Starbucks, Sugar and Your Smile
The next sentence won’t surprise anyone, but it should give you a quiet moment to think about what it means for you if you regularly visit Starbucks.
Starbucks hot coffee drinks have excessive sugar.
A recent study in England that tested the hot drinks at popular food and drink chains (including Starbucks, KFC, and McDonald’s) confirms what many of us expected.
You likely already know that sugar is an enemy of your tooth enamel. Sugar very often is the cause of cavities, so eating sugar and drinking sugary drinks is not great for your teeth.
So, it should give you a toothache to think about the fact that Starbucks’ Venti-sized, white chocolate mocha with whipped cream has 75 grams of sugar. Seventy-five grams of sugar?!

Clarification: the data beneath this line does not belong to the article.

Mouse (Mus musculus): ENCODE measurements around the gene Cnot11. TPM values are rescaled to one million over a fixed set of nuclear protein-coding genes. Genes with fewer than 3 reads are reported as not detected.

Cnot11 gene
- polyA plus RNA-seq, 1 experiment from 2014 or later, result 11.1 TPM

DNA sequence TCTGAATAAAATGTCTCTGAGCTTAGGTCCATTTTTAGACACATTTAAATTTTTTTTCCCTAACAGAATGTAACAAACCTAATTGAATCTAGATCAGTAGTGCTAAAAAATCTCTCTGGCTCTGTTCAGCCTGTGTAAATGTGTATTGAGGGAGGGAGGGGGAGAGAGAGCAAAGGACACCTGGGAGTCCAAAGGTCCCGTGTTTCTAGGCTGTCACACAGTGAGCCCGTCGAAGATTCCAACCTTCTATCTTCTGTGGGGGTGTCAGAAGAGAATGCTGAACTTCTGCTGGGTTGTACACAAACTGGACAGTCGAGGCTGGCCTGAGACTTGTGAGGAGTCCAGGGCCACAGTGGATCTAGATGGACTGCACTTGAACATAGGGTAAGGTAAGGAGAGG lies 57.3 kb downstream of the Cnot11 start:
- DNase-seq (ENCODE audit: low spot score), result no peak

The cold drinks on the Starbucks menu were not tested, so those who love the Frappuccino drinks are still blissfully unaware of exactly how much excess sugar they are drinking. But any reasonable person can guess that even these drinks aren’t doing their teeth any good.
The FDA says that, for an average-sized adult, you should only eat/drink six teaspoons or 25 grams of added sugar. Recently, the World Health Organization is saying this recommended sugar intake should be halved. (Check back soon for our take on this new recommendation.)
We could jokingly say that people who daily drink one of these sugary drinks should switch to drinking Coca Cola: it still has caffeine, it is cheaper, and it has about half as much sugar (at about 10 teaspoons per can)! But even Coke, especially with its high acid content, isn’t a friend of teeth either.
For the sake of your teeth, the best drink for you is water.
If you love your hot coffee drink too much to stop, try not to let one cup last. Drink it in a short amount of time, and follow it with some water, to minimize the amount of time your teeth are in sugar.